Original Kings Highway valuable to local heritage

  • Thursday, April 17, 2014

A marker that stands near the border between North and South Carolina


Whether you are on North Kings Highway or South Kings Highway in Myrtle Beach, you are not on the original road that was given that name.

If you were to travel the original Kings Highway, you would be trespassing on a lot of private property.

That is what Dennis Chastain discovered as he explored the 123-mile stretch of highway in South Carolina to collect information for an upcoming article that will be published in South Carolina Wildlife magazine.

He has written for the magazine for 25 years. Chastain shared his knowledge of the path used by George Washington in 1791 during a lecture at Coastal Carolina University last week.

While Chastain centered his presentation on the South Carolina portion of the historic passageway, what was known as Kings Highway was actually a 1300-mile stretch from Boston to Charleston. The road was directed to be built by Charles II of England in the late 1600s.

Chastain said his interest in the original north to south route began while he was on Highway 179 in Calabash gathering information for a different story. While there, he saw a historic marker noting the Kings Highway and the fact it had been used by America’s first president.

“I was intrigued by this story,” he said, adding he spent about two years researching the former highway.

Chastain began his journey near the border of North and South Carolina where he discovered a portion of the original Kings Highway is on Marsh Harbour Golf Links in Calabash. Through a series of slides he took those in attendance southward along the former roadway which, in many areas, was farther east than Highway 17, which is the current Kings Highway in the Myrtle Beach area.

Before 1929, the road was not called Kings Highway. It was called the Georgetown Highway, Chastain explained.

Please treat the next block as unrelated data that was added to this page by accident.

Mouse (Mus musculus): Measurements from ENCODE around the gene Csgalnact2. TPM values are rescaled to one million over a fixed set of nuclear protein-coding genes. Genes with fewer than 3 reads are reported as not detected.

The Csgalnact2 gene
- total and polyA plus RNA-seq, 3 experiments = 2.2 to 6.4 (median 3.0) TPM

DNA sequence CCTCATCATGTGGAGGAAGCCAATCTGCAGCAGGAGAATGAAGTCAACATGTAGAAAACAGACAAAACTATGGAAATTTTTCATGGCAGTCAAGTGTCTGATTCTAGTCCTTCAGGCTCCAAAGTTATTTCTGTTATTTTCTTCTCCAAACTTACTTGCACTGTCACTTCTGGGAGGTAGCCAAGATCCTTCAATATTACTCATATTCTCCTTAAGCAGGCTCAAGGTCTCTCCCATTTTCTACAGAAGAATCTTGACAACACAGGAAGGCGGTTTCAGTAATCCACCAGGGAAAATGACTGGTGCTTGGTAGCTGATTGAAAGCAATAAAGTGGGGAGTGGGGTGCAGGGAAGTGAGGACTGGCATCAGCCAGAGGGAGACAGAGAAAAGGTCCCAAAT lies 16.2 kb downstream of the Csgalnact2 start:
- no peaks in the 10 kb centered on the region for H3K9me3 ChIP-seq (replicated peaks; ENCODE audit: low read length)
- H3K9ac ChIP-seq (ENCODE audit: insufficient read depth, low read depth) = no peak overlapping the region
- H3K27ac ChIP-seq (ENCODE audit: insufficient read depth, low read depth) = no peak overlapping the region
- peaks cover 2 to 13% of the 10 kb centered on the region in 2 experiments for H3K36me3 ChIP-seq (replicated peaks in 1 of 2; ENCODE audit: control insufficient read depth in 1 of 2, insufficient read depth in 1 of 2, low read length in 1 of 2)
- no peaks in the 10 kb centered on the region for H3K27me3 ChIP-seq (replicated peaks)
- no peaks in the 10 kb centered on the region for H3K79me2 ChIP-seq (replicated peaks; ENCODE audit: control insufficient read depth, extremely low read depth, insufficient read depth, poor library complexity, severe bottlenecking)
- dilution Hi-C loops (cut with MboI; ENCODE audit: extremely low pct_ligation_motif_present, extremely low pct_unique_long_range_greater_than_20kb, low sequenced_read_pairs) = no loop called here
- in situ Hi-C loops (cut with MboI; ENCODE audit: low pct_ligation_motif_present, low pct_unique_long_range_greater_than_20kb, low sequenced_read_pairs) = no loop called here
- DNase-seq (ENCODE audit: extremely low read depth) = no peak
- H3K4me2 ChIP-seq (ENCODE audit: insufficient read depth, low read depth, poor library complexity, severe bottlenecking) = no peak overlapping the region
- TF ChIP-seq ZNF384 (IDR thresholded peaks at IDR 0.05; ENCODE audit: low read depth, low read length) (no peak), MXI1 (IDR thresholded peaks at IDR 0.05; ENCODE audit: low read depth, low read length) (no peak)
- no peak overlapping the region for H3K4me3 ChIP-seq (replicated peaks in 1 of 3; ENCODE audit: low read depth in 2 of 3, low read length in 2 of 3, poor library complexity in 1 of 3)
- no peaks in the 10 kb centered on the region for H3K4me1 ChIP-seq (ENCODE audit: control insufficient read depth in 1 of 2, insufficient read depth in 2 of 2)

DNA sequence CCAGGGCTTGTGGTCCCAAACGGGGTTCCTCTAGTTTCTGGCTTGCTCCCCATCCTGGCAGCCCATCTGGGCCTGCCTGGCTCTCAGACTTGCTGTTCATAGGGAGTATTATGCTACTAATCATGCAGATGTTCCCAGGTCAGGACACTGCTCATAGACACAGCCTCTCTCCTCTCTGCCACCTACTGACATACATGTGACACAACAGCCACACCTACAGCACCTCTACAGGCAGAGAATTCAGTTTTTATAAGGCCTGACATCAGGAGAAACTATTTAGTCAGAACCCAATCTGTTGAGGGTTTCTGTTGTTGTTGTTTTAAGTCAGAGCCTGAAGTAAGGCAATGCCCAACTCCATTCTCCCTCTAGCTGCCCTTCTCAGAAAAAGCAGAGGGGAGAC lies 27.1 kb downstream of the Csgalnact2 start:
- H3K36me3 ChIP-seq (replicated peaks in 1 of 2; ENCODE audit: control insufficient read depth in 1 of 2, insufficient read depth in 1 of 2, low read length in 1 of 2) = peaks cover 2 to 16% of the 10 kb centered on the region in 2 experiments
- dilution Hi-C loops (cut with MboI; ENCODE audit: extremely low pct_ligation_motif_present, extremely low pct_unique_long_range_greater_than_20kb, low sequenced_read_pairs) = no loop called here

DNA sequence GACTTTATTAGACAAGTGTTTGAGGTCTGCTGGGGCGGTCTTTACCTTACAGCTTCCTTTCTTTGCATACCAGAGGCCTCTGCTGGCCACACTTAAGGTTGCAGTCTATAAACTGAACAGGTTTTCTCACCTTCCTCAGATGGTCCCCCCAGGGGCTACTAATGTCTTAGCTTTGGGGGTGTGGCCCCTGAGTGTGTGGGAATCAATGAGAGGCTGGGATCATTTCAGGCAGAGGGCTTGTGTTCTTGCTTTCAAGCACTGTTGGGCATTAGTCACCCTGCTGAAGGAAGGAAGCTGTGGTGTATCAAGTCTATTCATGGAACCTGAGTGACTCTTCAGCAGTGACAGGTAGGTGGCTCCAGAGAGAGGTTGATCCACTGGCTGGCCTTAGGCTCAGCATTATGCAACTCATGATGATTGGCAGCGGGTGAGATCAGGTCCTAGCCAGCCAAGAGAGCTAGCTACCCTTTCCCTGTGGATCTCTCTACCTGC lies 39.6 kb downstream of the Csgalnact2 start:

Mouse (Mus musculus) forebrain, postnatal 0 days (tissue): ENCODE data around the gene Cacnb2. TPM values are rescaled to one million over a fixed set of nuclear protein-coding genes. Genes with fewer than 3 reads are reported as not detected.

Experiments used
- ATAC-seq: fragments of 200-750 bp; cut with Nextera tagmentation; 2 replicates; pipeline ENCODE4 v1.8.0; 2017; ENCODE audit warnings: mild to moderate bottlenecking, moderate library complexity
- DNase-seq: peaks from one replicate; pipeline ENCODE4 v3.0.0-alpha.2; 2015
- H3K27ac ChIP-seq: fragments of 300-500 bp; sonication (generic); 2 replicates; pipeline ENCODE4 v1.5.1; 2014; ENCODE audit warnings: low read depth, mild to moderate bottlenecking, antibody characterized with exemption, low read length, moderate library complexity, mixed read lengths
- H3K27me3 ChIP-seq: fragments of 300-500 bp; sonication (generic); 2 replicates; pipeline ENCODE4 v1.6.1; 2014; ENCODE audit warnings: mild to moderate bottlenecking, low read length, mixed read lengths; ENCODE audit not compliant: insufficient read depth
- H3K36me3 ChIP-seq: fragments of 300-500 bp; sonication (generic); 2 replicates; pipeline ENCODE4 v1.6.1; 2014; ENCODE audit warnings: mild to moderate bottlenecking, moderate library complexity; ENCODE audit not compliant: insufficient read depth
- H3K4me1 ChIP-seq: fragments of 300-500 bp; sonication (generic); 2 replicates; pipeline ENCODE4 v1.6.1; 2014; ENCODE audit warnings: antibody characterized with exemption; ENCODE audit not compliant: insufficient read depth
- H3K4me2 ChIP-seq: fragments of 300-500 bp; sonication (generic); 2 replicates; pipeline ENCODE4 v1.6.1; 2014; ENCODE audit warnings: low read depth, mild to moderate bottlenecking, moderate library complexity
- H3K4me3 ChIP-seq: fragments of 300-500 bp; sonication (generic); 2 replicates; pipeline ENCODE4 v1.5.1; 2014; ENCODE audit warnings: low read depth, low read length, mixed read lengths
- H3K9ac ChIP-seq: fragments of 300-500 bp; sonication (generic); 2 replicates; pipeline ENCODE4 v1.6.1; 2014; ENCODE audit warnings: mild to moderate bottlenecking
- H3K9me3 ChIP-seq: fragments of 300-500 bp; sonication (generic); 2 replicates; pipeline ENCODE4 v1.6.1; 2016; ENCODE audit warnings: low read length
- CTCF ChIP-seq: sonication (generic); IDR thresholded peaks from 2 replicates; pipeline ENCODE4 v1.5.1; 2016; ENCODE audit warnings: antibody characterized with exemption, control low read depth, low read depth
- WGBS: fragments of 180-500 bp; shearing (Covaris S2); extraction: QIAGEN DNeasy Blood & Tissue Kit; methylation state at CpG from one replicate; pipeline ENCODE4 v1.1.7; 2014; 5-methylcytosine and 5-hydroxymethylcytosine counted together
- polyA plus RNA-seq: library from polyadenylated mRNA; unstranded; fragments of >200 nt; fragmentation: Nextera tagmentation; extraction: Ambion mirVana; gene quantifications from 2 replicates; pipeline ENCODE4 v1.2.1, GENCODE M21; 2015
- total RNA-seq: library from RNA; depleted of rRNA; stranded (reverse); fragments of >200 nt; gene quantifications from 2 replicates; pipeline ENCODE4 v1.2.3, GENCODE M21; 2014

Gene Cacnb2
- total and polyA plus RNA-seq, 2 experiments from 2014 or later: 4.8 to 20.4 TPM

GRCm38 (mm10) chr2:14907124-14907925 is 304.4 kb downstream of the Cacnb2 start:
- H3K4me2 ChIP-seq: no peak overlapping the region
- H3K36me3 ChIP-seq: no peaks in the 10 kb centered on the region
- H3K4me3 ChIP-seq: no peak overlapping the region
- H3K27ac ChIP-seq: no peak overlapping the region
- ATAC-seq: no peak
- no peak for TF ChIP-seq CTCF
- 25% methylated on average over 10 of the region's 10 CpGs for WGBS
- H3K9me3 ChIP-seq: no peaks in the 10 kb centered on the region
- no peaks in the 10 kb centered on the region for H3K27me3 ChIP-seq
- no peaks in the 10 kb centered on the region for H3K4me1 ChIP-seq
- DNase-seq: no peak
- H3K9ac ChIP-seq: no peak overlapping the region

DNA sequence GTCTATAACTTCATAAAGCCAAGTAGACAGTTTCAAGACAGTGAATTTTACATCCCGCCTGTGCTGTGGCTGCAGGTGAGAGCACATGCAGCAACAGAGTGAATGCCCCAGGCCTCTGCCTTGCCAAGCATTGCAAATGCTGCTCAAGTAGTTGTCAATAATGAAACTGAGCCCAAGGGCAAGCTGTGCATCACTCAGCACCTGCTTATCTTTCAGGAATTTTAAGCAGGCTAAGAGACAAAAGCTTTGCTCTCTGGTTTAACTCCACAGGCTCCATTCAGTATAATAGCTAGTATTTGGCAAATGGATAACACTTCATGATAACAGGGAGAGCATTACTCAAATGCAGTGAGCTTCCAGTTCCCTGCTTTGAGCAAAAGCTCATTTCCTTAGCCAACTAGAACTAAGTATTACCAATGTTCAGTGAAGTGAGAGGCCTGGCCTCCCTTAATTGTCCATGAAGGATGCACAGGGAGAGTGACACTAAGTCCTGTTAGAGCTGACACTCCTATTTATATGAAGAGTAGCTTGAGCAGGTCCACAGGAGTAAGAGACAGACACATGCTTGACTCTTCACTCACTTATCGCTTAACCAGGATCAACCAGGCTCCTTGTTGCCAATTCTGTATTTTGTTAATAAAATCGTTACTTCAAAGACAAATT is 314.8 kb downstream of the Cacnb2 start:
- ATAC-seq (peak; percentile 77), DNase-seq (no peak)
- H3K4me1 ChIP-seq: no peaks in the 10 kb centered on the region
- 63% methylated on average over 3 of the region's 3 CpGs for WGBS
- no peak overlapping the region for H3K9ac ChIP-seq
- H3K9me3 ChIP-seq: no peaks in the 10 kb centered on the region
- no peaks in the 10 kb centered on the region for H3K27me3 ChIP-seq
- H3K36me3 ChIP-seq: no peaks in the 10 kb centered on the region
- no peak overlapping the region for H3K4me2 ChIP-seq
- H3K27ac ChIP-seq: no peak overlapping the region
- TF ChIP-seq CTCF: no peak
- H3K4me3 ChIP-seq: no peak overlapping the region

The road, in many areas, was right along the beachfront. Horses and carriages had to deal with swamps and sandy dunes.

Chastain said the road was along the beach through most of Horry County but shifted west - closer to the current Highway 17 - in Surfside Beach.

For part of his research, Chastain met with Doc Lachicotte of Pawleys Island.

“Doc always knew tourism was the way of the future,” Chastain said, adding as a child and teenager, Lachicotte lived at Waverly Mils but went to school in Georgetown which was a two hour trip each way because it consisted of two bus rides and one ferry ride across the Winyah Bay.

Chastain said Lachicotte explained how Kings Highway “roughly paralleled” what is now Kings River Road.

“A lot of names have been preserved in that area, like Caledonia and True Blue,” Chastain said.

The research shows Kings Highway went through the Brookgreen Gardens property which is where the road split. It became a single road again on the Hobcaw Barony property.

Chastain spent a lot of time exploring Hobcaw Barony and the role Kings Highway played in the development of that area.

The first bridge connecting Georgetown and the Waccamaw Neck was completed in 1929, Chastain said. It was the Lafayette Bridge, which is known to locals as the “broken bridge” which is now used for fishing. Before that a ferry ride was required from what was known as Fraser’s Point on Hobcaw. Pilings from the Fraser’s Point landing can still be seen from the remains of the Lafayette Bridge.

Those traveling Kings Highway had to use a ferry to cross the Sampit river from Georgetown to what is now Maryville and the Santee River along the Georgetown-Charleston County border.

In McClellanville, Bud Hill is working to get a 12-mile stretch of the former highway placed on the National Register of Historic Places.

“It is currently under review,” Chastain said.

Kings Highway ended at Shem Creek behind Wando Shrimp Company.

Chastain explained his fascination with the original Kings Highway is because of its importance to history. He said if there had been no Kings Highway, the Grand Strand of today would not exist.


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